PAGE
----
Padlock on the Blues
First Appeared at The Music Box, September 1999, Volume 6, #9
Written by John Metzger
After all these years, John Mayall is still going strong. Almost like clockwork, he enters the recording studio before returning to the road with his world renowned outfit, The Bluesbreakers. Over the course of his career, he has released more than 40 albums — a truly staggering number for any artist, and on July 13, he added one more to that total with his latest effort Padlock on the Blues.
Most artists might have become formulaic and stale after concocting so many efforts, but Mayall somehow manages to keep his songs sounding fresh and vibrant. His lyrics on Padlock on the Blues seem even more personal than usual, and on many tracks he reflects on his long and successful career as well as his relationships with his audience, his band, and his music. The Strip, for example, documents a trip to perform in Los Angeles, while A Hard Road examines the life that he has led.
Since its debut in 1964, The Bluesbreakers has been in an almost constant state of evolution. Eric Clapton, Peter Green, Mick Fleetwood, John McVie, and Walter Trout are just a few of the musicians who have passed through Mayall’s band, and the latest addition is bassist John Paulus. The other members of Mayall’s current line-up — guitarist Buddy Whittington and drummer Joe Yuele — have remained intact since his 1995 release Spinning Coin. In fact, the group picks up right where it left off, though Padlock on the Blues shows that the ensemble certainly has benefited from playing together for a few years.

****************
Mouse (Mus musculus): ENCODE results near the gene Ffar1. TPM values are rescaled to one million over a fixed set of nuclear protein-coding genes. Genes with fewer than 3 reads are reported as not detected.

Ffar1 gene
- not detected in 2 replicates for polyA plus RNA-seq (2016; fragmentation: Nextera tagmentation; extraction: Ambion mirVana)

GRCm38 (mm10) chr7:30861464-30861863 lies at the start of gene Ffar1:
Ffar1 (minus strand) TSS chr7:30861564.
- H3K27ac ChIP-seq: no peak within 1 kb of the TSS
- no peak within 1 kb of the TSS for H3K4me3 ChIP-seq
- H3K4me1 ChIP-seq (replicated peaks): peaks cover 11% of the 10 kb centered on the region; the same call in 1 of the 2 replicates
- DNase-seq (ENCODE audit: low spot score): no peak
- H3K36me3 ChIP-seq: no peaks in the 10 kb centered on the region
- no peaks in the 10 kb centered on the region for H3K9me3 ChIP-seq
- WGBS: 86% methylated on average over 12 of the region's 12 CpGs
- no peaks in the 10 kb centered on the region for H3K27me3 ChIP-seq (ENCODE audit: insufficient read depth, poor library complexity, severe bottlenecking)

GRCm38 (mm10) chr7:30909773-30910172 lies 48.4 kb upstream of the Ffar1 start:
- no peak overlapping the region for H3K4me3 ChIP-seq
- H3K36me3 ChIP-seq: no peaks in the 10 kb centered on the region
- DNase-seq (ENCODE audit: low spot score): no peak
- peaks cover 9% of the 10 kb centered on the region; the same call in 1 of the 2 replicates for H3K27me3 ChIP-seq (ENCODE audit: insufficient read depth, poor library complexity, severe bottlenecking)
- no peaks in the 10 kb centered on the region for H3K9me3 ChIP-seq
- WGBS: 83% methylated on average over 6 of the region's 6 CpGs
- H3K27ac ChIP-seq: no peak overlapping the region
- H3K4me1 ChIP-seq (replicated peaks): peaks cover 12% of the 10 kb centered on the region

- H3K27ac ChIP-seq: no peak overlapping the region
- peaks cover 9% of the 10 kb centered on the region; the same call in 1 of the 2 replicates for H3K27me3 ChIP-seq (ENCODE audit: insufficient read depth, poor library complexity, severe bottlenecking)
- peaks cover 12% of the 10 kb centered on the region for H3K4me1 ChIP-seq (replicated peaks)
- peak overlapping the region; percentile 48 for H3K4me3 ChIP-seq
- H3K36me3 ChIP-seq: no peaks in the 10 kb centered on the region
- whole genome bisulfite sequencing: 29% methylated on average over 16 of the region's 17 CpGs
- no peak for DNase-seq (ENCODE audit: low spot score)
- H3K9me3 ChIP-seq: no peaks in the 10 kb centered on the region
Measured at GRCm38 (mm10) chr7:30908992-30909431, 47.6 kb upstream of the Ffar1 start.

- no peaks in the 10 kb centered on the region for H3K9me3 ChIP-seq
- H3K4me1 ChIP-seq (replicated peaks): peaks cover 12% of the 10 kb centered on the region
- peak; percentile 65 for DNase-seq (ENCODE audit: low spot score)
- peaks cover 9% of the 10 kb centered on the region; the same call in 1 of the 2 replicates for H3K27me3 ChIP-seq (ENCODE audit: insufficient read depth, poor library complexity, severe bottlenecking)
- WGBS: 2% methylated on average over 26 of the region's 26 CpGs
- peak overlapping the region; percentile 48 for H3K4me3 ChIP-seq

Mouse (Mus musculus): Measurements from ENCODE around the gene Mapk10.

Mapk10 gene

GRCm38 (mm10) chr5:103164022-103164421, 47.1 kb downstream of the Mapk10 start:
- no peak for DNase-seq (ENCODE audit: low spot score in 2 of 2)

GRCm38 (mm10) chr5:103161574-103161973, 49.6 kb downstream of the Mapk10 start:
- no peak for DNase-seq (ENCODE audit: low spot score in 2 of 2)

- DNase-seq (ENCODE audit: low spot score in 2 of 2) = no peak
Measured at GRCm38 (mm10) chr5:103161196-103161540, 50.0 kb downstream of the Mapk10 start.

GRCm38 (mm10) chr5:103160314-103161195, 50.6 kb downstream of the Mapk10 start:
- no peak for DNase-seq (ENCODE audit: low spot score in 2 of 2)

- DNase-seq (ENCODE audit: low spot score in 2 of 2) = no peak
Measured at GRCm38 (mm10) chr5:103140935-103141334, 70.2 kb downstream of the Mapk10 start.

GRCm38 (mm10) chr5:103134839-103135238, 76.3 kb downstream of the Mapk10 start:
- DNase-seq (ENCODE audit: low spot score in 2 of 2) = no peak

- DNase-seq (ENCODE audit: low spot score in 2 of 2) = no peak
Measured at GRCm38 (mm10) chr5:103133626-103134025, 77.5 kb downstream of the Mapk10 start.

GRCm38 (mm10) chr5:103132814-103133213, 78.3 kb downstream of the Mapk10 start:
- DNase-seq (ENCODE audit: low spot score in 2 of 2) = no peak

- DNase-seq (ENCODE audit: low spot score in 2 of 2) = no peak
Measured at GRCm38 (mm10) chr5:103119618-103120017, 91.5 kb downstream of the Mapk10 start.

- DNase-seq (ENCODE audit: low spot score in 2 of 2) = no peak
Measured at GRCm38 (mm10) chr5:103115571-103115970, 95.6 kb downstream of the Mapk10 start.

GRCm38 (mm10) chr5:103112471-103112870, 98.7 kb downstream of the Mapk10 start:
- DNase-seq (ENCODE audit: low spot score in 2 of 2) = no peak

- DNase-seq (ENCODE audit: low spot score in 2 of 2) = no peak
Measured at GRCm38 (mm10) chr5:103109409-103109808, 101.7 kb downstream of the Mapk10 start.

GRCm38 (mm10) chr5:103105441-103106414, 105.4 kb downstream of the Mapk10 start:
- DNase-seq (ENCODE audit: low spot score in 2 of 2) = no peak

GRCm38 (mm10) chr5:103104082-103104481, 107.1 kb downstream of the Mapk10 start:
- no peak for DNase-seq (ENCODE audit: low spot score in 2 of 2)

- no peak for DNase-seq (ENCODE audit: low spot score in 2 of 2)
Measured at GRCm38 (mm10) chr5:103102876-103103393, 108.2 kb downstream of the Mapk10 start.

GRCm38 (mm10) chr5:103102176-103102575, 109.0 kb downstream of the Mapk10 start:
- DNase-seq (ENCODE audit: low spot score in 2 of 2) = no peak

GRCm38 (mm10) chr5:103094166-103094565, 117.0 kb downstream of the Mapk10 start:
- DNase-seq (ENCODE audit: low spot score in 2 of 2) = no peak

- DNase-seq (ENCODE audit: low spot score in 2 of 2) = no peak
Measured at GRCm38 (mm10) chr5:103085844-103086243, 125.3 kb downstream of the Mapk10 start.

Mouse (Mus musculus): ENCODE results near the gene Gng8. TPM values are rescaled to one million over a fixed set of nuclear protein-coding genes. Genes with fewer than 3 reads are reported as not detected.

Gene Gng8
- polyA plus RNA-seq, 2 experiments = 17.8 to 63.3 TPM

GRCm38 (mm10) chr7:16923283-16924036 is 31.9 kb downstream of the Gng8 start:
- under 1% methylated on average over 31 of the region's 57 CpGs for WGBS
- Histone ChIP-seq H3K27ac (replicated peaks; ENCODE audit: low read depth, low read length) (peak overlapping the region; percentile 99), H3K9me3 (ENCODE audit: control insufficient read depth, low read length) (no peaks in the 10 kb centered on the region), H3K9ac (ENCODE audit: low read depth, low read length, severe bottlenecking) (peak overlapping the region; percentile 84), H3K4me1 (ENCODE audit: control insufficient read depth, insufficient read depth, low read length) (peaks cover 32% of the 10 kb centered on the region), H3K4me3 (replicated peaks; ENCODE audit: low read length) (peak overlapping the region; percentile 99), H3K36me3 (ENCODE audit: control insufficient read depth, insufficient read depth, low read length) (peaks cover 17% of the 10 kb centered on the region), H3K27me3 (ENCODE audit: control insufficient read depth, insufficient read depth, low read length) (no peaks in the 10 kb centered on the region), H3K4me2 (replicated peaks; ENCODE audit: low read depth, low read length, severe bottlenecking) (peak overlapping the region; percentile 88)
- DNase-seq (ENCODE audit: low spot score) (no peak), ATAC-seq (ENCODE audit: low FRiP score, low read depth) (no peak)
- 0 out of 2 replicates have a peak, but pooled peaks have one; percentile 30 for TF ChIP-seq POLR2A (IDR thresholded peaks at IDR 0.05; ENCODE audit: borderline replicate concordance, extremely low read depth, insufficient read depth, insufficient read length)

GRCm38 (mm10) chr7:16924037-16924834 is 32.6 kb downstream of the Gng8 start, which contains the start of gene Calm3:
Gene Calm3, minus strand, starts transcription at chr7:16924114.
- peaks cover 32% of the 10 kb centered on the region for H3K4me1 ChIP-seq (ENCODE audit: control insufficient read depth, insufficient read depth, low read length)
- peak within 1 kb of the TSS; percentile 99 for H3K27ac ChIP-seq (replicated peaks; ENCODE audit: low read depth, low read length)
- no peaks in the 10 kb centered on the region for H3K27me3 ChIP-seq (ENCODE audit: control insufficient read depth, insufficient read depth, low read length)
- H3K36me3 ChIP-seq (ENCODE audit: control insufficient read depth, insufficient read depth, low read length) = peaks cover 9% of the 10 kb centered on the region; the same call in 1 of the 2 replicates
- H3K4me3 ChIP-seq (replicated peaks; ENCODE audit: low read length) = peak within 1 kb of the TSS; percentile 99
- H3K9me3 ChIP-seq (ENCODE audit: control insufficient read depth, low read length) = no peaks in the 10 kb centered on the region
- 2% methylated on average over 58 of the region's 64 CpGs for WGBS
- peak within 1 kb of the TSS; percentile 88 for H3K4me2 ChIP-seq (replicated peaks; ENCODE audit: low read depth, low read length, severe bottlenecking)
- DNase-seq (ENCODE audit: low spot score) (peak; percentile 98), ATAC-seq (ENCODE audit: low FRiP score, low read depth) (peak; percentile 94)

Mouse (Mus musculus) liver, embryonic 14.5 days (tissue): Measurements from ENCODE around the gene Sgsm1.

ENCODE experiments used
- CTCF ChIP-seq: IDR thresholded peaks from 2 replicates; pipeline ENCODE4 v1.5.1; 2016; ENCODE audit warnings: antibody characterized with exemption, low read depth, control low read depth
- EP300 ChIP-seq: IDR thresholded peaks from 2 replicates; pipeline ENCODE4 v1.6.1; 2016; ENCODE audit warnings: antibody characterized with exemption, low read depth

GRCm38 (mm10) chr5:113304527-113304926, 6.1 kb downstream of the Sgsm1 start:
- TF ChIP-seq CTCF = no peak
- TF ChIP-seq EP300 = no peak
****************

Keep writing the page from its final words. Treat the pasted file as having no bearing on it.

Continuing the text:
This time around, Mayall has augmented The Bluesbreakers with a horn section plus a few special guests — the legendary John Lee Hooker, saxophonist Ernie Watts, and guitarist Coco Montoya. Watts lays down a soulful solo on the opening Don’t Turn Your Back that perfectly complements Mayall's graceful, rhythmic keyboard playing. Hooker appears on a pair of tracks, including the pulsating Somebody’s Watching. Though the song was written by Mayall, it easily captures the style and sound for which Hooker is known.
Over time, Mayall’s brand of the blues hasn’t really strayed all that far from where it began, but his vision has remained crystal clear. He always has had an ear for discovering talent, and he consistently has arranged his songs to showcase The Bluesbreakers’ strengths. It’s no surprise that Padlock on the Blues continues this excellent tradition. After more than 35 years of touring and recording, it’s good to know that John Mayall still has plenty left to say.
1 Star: Pitiful
2 Stars: Listenable
3 Stars: Respectable
4 Stars: Excellent
5 Stars: Can't Live Without It!!
Copyright © 1999 The Music Box